FROM THE ALABAMA LAWYER: Driving Under the Influence – An Overview
Published on March 25, 2021
By Stephen W. Shaw
Driving under the influence, or DUI, is a serious crime. It can have serious consequences for the livelihood and freedom of the accused. It is one of the few crimes where the initial behavior–consumption of an alcoholic beverage–is a legal act. However, once the person who consumes the alcoholic beverage decides to operate a motor vehicle, life-changing events can be triggered.
First, it is not unlawful to consume alcoholic beverages and operate a motor vehicle in Alabama. However, the amount of alcohol consumed can gradually increase in a driver’s body until the driver has a blood alcohol level so high that the law presumes criminal behavior.
This brings us to the most common question we are asked as attorney’s at social gatherings–how much can I drink and drive? The answer–it depends.
Ala. Code § 32-5A-191 (a) (1975) provides the elements of the crime of driving under the influence. The most common prosecutions are under subsection (a)(1) and (a)(2) which provide two different methods of proving the offense of driving under the influence of alcohol.1
Section 32-5A-191(a)(1) provides that “[a] person shall not drive or be in actual physical control of any vehicle while … there is 0.08 percent or more by weight of alcohol in his or her blood.”
Section 32-5A-191(a)(2) provides that “[a] person shall not drive or be in actual physical control of any vehicle while … [u]nder the influence of alcohol.”2
In a recent case, Mitchell v. State, 2019 WL 3070070 (Ala. Crim. App. 2019), the Alabama Court of Criminal Appeals reaffirmed the standard or the burden of proof of proving a prima facie case:
To establish a prima facie case of driving while under the influence of alcohol under § 32-5A-191(a)(2), [Ala. Code 1975,] the state must prove beyond a reasonable doubt that the appellant drove, or was in actual physical control of, a motor vehicle while he was under the influence of alcohol to such an extent that it affected his ability to operate his vehicle in a safe manner.
The Mitchell case provides a good analysis of what occurs during a DUI investigation. In Mitchell, the defendant passed a state trooper while the defendant was operating a motor vehicle 40 miles per hour over the posted speed limit. The trooper stopped the defendant, and as he approached the window, the officer smelled a strong odor of alcohol coming from the breath of the driver and from the vehicle. The defendant admitted that he had consumed alcohol. Further, the defendant had an open container of alcohol in his vehicle. The officer then testified as to the boisterous and unengaged conduct of the defendant who was speaking fast, repeating himself, and slurring his words. The defendant complied when he was asked to get out of his vehicle. The trooper administered a field sobriety test, but the defendant later alleged that his physical ailments may have contributed to his inability to perform the one-leg stand. He adequately performed the walk-and-turn test, however a portable field breathalyzer test indicated that his breath alcohol content was .138 (the legal limit was .08). The officer testified that the defendant was definitely under the influence of alcohol. The jury watched a video from the trooper’s body camera to help it to assess the defendant’s appearance and demeanor. The court of criminal appeals concluded that the evidence presented was more than sufficient to establish a prima facie case of DUI.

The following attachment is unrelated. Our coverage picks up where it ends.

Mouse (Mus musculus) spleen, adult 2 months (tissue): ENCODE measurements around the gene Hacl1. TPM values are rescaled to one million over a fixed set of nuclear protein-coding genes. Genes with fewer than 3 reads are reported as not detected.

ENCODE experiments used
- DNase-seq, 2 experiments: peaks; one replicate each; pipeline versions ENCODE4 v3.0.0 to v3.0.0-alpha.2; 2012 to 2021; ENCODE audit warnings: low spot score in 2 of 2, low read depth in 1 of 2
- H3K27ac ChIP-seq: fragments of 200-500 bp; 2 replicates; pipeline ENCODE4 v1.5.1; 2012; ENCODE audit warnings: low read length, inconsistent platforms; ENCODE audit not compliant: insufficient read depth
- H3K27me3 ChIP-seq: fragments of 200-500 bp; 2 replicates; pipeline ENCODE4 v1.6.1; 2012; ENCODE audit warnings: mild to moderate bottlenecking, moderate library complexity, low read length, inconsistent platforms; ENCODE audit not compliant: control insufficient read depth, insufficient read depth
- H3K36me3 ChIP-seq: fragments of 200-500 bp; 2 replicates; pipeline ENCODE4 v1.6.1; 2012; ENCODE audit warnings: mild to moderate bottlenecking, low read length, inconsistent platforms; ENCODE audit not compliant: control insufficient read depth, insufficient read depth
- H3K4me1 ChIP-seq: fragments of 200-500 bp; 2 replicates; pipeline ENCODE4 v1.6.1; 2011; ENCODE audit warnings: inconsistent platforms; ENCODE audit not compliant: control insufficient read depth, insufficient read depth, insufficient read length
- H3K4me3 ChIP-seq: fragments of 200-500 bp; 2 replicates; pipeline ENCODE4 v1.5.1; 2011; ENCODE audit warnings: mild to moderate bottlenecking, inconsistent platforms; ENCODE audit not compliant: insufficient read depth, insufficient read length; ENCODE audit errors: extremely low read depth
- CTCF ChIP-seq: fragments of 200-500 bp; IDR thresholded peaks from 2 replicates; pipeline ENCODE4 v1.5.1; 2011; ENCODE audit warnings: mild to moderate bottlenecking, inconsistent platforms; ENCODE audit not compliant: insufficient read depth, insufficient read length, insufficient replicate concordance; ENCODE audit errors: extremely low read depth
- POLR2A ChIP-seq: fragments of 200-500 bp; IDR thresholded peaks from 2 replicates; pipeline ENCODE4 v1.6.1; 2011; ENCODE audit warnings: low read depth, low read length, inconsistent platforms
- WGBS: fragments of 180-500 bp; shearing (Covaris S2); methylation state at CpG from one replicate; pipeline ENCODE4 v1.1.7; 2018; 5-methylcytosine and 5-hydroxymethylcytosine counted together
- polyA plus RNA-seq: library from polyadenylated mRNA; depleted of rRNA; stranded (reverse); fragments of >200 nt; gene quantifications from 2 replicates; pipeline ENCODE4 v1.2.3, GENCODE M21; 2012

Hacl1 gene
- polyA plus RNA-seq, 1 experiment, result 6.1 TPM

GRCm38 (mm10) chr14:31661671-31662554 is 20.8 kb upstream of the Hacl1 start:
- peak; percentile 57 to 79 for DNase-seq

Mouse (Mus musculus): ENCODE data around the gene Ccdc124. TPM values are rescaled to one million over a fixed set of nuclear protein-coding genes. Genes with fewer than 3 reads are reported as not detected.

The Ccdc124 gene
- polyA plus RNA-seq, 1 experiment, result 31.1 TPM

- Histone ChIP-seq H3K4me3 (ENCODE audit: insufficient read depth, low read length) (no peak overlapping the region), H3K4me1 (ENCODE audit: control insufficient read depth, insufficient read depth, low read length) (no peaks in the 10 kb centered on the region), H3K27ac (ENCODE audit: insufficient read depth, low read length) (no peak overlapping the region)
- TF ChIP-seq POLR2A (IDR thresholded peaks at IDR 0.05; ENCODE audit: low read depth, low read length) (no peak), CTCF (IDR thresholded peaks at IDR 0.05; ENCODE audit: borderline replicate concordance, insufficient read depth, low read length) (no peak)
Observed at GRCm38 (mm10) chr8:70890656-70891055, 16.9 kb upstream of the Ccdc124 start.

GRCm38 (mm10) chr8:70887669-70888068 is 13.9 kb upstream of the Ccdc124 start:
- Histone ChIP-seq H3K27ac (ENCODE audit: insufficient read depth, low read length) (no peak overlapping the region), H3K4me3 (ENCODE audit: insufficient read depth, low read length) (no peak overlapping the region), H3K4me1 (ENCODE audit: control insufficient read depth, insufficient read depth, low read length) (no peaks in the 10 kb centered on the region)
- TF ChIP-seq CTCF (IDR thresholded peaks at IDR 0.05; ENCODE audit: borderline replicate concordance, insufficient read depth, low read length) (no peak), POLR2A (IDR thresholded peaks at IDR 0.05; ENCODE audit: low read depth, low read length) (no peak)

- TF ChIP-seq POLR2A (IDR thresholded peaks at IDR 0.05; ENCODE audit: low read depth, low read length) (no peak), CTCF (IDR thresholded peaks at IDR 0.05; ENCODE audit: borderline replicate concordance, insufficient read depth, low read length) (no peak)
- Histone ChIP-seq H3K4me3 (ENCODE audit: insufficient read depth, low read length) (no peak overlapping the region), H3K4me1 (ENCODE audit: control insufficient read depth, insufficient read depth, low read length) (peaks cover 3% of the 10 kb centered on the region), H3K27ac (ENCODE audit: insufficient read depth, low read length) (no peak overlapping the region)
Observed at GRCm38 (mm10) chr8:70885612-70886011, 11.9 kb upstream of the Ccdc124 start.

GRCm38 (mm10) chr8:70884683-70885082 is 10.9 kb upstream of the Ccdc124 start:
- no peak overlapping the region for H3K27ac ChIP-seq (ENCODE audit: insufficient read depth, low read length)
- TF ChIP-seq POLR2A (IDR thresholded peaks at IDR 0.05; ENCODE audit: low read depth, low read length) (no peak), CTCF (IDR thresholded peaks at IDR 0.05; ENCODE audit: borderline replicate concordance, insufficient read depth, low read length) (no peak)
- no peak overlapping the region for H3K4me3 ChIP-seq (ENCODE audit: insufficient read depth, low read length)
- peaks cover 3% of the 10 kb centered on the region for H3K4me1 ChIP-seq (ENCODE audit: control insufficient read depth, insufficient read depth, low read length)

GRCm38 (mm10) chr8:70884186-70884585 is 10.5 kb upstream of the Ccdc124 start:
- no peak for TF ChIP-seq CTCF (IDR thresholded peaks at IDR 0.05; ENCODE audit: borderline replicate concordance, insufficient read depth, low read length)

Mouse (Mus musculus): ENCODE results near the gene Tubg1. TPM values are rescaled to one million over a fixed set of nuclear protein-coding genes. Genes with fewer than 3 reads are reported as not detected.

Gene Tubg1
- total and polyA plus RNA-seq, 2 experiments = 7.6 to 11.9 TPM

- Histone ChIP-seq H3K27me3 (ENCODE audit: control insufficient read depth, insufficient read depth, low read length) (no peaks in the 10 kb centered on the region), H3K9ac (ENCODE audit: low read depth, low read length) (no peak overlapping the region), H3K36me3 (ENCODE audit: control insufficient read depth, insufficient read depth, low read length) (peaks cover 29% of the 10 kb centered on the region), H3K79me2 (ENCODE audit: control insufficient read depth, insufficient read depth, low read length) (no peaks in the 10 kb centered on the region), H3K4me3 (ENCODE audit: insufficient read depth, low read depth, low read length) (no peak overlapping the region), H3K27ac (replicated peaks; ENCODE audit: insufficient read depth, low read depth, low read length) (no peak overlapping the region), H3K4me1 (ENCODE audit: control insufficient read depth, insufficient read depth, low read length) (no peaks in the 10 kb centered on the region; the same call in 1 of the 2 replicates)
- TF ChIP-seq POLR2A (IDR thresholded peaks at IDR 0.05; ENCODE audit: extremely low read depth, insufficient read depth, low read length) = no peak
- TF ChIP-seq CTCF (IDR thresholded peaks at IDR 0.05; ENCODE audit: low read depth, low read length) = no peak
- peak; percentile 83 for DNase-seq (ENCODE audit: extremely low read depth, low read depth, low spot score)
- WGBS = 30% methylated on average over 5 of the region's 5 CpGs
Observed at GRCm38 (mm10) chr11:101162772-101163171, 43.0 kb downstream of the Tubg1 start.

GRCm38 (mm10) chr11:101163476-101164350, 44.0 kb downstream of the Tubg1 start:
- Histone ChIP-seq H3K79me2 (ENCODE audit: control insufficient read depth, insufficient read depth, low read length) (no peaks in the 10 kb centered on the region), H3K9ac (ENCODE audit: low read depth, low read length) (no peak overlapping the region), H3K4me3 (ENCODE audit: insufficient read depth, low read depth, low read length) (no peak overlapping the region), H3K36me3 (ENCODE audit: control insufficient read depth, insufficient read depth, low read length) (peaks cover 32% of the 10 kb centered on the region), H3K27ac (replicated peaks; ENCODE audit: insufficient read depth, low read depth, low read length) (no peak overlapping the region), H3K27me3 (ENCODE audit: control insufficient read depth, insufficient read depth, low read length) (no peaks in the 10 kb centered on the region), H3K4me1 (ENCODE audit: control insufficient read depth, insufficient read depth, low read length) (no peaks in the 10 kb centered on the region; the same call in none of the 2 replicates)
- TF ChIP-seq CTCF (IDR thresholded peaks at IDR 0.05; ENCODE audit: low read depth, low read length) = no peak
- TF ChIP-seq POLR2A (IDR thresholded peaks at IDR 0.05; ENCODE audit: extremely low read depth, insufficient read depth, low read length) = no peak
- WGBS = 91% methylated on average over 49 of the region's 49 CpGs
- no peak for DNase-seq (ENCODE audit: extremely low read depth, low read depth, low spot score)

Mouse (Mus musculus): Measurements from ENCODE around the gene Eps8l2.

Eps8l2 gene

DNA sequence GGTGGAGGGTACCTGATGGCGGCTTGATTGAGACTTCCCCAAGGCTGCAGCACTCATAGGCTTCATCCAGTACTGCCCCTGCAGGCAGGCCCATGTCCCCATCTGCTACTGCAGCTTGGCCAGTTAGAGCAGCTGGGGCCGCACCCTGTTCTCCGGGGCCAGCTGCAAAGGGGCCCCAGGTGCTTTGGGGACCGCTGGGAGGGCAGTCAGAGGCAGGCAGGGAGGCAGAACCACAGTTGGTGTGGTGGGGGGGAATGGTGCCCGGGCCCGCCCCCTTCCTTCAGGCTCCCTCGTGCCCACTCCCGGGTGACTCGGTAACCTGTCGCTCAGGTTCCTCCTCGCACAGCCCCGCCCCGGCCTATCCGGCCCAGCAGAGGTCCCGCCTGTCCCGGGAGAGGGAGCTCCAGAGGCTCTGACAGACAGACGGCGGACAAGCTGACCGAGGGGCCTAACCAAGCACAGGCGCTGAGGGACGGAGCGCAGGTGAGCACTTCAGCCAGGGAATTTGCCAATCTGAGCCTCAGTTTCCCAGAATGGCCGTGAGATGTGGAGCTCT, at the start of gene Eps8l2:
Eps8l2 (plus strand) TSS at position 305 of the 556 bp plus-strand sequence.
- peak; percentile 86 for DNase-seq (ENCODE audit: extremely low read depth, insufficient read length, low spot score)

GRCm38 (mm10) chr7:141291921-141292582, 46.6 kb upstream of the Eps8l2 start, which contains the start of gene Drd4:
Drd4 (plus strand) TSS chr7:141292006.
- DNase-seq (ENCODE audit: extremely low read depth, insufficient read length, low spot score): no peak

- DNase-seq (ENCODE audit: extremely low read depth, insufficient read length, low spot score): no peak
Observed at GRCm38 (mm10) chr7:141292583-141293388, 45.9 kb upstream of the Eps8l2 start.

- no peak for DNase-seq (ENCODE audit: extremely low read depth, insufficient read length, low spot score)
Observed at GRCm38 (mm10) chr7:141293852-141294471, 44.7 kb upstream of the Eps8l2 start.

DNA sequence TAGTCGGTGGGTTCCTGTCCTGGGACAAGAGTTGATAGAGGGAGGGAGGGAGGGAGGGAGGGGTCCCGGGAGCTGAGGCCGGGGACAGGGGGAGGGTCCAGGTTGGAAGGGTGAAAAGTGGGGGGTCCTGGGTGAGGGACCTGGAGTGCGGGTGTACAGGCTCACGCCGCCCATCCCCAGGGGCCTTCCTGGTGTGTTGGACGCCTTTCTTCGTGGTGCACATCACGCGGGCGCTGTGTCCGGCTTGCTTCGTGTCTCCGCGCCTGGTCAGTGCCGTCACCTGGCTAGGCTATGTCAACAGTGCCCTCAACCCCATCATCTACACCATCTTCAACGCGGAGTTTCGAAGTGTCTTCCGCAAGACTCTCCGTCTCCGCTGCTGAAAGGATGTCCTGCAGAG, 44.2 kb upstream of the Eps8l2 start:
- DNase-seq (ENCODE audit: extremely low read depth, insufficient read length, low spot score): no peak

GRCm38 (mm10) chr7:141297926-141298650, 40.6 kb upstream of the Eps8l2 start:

This case is important to read because it analyzes the circumstances of the arrest and conviction from beginning to end. Did the officer have reasonable suspicion to initiate the stop? Was the officer diligent in his assessment of the defendant and the defendant’s ability to comply with his requests? What was the purpose of the field sobriety test, and what benefit did the jury have in assessing the raw footage of the body camera?